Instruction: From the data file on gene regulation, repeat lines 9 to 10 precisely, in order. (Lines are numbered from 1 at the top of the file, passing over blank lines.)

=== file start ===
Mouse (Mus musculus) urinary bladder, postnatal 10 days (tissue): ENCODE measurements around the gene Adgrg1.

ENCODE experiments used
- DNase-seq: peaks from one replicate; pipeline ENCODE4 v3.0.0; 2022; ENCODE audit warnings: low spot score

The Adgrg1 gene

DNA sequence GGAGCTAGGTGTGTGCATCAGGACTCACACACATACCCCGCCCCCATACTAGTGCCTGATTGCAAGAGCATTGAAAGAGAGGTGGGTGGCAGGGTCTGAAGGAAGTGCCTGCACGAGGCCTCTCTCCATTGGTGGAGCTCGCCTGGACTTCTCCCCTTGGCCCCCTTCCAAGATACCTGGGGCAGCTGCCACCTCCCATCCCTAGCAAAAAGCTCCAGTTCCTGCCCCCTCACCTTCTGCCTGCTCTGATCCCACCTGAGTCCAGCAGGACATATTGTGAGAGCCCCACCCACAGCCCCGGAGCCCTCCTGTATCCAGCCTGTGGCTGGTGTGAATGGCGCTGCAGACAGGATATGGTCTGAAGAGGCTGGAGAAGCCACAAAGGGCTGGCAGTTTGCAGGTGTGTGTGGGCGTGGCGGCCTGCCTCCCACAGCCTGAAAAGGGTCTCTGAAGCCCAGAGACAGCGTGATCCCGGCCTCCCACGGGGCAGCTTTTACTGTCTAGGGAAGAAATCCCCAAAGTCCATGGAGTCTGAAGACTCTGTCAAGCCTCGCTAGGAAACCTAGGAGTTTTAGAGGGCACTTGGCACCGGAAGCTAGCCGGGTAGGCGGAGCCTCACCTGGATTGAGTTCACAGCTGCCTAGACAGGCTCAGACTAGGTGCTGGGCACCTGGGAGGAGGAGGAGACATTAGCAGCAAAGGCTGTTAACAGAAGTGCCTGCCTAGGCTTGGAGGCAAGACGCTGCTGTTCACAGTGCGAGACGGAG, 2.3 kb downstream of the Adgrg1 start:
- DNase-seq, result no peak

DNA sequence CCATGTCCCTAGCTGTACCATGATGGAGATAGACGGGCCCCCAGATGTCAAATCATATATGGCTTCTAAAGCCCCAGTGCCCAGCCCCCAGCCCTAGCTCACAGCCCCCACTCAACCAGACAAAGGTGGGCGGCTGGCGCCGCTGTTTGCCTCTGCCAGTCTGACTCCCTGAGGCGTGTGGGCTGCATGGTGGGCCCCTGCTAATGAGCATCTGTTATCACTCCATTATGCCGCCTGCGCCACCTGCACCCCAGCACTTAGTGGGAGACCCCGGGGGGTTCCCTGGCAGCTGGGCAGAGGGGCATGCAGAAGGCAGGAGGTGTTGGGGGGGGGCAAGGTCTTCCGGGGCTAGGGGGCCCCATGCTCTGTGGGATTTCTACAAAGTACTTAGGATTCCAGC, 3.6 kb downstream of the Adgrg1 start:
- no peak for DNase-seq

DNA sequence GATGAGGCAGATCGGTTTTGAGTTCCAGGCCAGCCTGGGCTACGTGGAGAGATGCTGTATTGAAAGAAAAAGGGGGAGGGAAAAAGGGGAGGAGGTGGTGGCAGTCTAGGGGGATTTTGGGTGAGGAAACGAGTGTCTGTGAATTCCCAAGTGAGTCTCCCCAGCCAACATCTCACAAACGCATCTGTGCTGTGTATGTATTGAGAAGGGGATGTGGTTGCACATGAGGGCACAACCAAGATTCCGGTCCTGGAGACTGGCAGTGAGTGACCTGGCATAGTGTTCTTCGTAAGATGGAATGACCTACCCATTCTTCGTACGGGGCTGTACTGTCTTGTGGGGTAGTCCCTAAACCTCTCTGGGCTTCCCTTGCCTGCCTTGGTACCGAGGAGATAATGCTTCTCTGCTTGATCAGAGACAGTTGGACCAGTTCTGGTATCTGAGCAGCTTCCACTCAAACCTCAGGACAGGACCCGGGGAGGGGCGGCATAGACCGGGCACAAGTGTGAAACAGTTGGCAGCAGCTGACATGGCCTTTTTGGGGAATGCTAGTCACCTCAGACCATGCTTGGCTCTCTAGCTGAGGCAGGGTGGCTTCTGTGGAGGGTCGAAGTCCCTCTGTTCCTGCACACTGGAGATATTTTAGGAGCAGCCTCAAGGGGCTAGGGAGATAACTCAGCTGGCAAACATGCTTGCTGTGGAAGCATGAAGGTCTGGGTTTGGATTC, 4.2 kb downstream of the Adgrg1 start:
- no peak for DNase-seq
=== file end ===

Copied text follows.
DNA sequence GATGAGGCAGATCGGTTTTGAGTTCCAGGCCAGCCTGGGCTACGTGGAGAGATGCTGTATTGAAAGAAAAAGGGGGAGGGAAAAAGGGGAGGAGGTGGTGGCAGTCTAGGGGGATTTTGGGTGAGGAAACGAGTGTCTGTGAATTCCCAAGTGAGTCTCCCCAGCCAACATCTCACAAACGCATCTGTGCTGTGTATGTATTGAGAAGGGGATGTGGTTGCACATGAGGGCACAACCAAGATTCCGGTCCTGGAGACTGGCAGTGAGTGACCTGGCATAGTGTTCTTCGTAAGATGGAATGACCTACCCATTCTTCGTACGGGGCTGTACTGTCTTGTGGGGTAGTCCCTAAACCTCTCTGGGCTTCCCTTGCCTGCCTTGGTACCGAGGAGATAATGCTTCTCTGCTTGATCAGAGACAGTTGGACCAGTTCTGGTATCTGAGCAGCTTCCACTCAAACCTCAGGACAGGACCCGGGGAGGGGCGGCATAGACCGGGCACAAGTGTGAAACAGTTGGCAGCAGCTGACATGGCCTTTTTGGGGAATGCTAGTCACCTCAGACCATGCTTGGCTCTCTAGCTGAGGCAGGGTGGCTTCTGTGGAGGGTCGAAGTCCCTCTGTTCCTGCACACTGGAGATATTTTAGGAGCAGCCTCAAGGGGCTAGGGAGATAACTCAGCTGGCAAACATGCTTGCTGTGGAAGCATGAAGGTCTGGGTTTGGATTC, 4.2 kb downstream of the Adgrg1 start:
- no peak for DNase-seq